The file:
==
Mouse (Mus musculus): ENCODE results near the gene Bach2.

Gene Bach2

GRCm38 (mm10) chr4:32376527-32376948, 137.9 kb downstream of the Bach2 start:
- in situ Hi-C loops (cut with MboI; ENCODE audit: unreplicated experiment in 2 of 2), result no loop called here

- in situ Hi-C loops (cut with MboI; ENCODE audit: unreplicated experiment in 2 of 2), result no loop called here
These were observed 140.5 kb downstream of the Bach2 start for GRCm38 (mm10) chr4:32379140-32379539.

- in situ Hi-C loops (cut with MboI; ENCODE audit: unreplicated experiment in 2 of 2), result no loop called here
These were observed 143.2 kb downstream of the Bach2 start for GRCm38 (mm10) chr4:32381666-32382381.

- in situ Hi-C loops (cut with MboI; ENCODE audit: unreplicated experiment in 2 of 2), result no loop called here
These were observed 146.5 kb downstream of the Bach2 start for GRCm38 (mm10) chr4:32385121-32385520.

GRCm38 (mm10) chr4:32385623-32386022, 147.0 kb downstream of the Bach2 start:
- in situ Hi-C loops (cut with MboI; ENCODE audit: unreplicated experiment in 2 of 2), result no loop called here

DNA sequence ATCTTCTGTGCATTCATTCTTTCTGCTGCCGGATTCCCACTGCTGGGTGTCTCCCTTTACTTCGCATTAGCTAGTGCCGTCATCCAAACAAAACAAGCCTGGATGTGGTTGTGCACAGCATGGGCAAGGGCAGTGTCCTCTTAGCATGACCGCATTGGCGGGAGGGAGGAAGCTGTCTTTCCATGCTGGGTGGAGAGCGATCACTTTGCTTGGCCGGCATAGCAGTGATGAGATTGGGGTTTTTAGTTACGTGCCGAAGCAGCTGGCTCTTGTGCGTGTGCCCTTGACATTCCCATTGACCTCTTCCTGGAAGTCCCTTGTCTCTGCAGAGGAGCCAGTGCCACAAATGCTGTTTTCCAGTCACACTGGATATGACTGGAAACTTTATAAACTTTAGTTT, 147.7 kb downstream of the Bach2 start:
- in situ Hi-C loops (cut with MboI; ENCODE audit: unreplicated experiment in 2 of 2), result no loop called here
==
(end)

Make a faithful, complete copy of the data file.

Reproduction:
Mouse (Mus musculus): ENCODE results near the gene Bach2.

Gene Bach2

GRCm38 (mm10) chr4:32376527-32376948, 137.9 kb downstream of the Bach2 start:
- in situ Hi-C loops (cut with MboI; ENCODE audit: unreplicated experiment in 2 of 2), result no loop called here

- in situ Hi-C loops (cut with MboI; ENCODE audit: unreplicated experiment in 2 of 2), result no loop called here
These were observed 140.5 kb downstream of the Bach2 start for GRCm38 (mm10) chr4:32379140-32379539.

- in situ Hi-C loops (cut with MboI; ENCODE audit: unreplicated experiment in 2 of 2), result no loop called here
These were observed 143.2 kb downstream of the Bach2 start for GRCm38 (mm10) chr4:32381666-32382381.

- in situ Hi-C loops (cut with MboI; ENCODE audit: unreplicated experiment in 2 of 2), result no loop called here
These were observed 146.5 kb downstream of the Bach2 start for GRCm38 (mm10) chr4:32385121-32385520.

GRCm38 (mm10) chr4:32385623-32386022, 147.0 kb downstream of the Bach2 start:
- in situ Hi-C loops (cut with MboI; ENCODE audit: unreplicated experiment in 2 of 2), result no loop called here

DNA sequence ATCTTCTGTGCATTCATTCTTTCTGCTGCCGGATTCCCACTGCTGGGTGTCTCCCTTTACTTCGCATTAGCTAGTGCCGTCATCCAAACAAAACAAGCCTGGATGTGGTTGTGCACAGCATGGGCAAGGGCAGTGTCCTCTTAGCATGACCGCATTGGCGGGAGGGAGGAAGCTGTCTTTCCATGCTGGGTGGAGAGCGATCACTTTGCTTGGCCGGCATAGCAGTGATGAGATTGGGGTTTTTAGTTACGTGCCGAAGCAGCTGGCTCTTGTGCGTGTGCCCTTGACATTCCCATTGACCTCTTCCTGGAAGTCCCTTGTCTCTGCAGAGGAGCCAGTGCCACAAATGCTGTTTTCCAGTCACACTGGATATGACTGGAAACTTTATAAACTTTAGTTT, 147.7 kb downstream of the Bach2 start:
- in situ Hi-C loops (cut with MboI; ENCODE audit: unreplicated experiment in 2 of 2), result no loop called here